There has never been a greater need for manufacturers to find new revenue opportunities. The COVID-19 pandemic has presented fresh challenges to a sector that was already braced for a post-Brexit fall in export orders.
Output has plunged to its lowest level in 30 years, just over 10% of companies are operating at full capacity, and the industry is forecast to contract by almost 10% in 2020. A June 2020 report from Make UK and Santander predicts that it will take until 2022 for manufacturing to recover to its pre-COVID-19 growth track.
Yet, these overall figures mask wide variations within the sector. While many manufacturers are struggling, others are thriving. Typically, these are the firms that are investing in technology to become more efficient, to focus more closely on customers and profit, and to open up new revenue opportunities.
In many cases, new business opportunities are coming from unexpected sources. Take customer support. Traditionally, manufacturers have seen this as a cost. After-sales was often an after-thought and commonly outsourced to a 3rd party. In recent years, the industry has shifted its view on this, with most manufacturers now recognising that high-quality aftercare is a means of competitive differentiation as well as a route to improved customer loyalty and a more sustainable product offering.
A growing number are going a step further and finding ways to drive revenue by selling their own after sales services. Known as servitisation, this approach is transforming the business models and fortunes of a growing number of manufacturers.
However, to be successful in creating a services-based revenue stream, it’s critical that you get to know your customers extremely well. It’s also a priority to ensure that each of your customer facing teams can share real-time access to customer accounts.
Servitisation can take many forms. Beyond scheduling and performing maintenance and monitoring the equipment that they sell, manufacturers are re-thinking their approach and delivering enhanced service component in tandem to their traditional products – providing added value to customers, securing orders and boosting profitability. Fundamentally, taking steps towards servitsation requires a deep understanding of your customers. You’ll need to know who your customers are. You’ll need detailed insights on your customer lifecycle, how they are using your products and what would add value to them. Gaining these insights is the key to understanding where you could provide built-in, ongoing service which can drive extra revenue; without customer insights, servitisation and the new revenue streams it promises remains a distant ambition.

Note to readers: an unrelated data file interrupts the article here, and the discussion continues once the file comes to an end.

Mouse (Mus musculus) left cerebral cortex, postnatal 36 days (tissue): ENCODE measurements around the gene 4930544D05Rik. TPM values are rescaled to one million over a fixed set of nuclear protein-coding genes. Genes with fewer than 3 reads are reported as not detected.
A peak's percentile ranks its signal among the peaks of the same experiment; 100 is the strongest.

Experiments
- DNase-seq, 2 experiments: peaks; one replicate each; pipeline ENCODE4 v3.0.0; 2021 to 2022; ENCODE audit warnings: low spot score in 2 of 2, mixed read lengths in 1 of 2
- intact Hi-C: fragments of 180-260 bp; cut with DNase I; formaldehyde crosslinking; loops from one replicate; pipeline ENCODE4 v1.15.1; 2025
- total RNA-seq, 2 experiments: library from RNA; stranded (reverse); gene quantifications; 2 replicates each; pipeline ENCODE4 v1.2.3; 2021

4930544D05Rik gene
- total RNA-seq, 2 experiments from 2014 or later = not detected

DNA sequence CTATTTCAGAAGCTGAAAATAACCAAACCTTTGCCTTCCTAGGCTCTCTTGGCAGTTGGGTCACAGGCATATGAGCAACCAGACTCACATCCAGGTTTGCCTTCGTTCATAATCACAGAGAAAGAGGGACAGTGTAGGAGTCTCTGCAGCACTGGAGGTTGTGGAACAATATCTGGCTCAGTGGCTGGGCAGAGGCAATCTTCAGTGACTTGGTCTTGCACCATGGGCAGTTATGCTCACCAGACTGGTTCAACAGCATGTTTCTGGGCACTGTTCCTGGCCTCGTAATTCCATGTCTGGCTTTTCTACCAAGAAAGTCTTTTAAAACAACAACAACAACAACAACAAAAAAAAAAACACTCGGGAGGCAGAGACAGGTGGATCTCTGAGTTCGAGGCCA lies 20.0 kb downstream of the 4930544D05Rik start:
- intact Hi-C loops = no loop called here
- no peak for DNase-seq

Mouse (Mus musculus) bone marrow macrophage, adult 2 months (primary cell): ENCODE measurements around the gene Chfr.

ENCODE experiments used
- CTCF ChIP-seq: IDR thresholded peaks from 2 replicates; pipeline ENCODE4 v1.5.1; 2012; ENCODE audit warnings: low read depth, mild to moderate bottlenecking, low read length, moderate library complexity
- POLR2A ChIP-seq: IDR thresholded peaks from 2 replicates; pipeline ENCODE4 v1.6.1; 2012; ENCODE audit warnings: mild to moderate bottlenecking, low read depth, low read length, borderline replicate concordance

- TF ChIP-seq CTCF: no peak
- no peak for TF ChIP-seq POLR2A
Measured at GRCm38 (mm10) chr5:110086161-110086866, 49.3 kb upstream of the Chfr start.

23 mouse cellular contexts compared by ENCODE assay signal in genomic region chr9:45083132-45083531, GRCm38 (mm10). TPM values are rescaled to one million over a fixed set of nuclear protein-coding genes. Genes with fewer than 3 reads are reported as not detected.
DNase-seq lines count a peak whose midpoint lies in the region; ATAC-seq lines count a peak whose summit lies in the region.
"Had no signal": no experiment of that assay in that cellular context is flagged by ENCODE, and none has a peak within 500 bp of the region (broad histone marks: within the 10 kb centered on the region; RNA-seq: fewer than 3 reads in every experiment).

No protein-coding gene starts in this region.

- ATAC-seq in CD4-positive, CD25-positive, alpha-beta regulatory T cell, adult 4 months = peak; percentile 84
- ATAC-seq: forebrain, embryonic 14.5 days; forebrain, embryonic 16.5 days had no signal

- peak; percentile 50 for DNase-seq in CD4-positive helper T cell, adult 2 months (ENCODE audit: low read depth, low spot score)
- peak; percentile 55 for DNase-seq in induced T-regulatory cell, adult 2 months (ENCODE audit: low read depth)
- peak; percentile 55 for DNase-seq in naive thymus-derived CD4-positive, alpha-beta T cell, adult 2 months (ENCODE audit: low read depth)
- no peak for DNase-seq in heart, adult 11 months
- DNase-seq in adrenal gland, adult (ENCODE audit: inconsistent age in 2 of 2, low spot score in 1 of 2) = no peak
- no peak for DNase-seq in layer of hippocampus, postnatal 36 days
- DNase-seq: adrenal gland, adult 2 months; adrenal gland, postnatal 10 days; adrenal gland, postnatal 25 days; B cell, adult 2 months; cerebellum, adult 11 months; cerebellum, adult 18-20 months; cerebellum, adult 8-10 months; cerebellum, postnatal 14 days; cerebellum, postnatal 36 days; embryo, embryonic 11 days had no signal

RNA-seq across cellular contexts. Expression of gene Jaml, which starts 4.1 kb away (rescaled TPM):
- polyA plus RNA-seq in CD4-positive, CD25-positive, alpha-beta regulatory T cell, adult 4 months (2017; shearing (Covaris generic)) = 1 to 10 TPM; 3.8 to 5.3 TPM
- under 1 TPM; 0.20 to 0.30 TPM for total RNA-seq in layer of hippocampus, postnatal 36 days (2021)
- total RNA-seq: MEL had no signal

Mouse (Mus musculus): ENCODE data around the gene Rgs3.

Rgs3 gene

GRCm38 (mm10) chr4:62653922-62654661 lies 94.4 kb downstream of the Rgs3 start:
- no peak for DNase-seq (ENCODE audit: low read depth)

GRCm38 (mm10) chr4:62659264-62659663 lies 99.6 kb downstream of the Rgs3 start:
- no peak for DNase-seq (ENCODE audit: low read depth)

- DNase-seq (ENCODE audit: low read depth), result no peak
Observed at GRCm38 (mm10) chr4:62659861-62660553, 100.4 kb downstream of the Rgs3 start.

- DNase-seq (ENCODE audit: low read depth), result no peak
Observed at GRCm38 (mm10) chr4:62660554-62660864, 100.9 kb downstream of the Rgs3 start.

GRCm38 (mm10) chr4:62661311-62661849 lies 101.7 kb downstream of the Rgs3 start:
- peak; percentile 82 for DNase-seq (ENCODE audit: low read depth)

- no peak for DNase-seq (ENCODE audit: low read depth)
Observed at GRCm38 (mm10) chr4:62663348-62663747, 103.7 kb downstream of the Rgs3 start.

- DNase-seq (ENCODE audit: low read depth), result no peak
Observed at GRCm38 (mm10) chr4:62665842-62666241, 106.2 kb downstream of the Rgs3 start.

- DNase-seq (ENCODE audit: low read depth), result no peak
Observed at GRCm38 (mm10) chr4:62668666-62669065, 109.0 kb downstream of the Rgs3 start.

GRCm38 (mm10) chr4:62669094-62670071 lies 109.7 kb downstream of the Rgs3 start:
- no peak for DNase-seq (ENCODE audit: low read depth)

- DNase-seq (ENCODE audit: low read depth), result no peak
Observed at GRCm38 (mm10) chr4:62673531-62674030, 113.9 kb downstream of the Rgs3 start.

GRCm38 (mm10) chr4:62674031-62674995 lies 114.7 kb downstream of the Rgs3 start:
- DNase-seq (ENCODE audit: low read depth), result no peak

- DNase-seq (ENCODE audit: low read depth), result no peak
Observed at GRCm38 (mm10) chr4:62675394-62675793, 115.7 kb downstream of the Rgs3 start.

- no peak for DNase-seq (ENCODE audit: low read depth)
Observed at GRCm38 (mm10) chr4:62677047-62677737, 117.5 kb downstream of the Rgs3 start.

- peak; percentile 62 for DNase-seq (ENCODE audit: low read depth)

Technology plays a critical role in gathering this insight. For the most advanced players this is the IoT – tracking the location and use of products in order to predict future need – and AI – using algorithms to interrogate a large amount of data on product use to again predict future use. However, for all manufacturers servitisation depends on a solid understanding of customers, and this requires a CRM platform.
CRM gives manufacturers a clear way to view sales, marketing and customer support information about their customers, enabling them to track every interaction. This insight allows them to help those customers use their products more fully, to create products and services that customers need and want, and to be more proactive in offering those products in the future. It is the foundation of servitisation and of additional revenue streams.
Manufacturers are facing almost unprecedented challenges. But they also have access to an unprecedented range of technologies to help them thrive. The manufacturers that seize this opportunity today will, in the months and years ahead, be best placed not only to better serve their customers but also build resilience for whatever new challenges lie ahead.